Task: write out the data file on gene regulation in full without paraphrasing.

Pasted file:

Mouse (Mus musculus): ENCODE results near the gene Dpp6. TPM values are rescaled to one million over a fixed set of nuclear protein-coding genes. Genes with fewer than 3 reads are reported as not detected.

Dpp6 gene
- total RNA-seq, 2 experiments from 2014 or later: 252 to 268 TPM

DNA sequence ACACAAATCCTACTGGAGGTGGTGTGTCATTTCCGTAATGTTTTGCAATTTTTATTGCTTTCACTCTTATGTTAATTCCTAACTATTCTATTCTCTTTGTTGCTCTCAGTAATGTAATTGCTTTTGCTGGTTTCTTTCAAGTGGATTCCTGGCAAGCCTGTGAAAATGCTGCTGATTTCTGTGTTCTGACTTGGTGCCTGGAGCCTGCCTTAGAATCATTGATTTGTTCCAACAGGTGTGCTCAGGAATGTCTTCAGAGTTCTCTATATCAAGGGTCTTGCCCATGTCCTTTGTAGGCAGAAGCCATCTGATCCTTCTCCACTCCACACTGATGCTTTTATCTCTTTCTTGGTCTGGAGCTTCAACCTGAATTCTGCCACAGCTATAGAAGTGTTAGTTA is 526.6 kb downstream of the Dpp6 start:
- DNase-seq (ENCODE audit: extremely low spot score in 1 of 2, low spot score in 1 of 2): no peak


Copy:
Mouse (Mus musculus): ENCODE results near the gene Dpp6. TPM values are rescaled to one million over a fixed set of nuclear protein-coding genes. Genes with fewer than 3 reads are reported as not detected.

Dpp6 gene
- total RNA-seq, 2 experiments from 2014 or later: 252 to 268 TPM

DNA sequence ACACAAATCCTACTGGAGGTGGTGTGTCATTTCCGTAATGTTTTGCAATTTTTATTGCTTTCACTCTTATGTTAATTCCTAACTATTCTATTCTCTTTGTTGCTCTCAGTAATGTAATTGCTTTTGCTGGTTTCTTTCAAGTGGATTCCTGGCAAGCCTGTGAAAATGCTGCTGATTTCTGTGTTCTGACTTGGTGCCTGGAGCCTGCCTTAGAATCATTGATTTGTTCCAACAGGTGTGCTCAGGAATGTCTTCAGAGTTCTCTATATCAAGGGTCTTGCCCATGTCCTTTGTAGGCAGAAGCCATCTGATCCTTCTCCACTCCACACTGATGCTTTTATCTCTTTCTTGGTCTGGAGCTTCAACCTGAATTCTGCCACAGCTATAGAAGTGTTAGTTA is 526.6 kb downstream of the Dpp6 start:
- DNase-seq (ENCODE audit: extremely low spot score in 1 of 2, low spot score in 1 of 2): no peak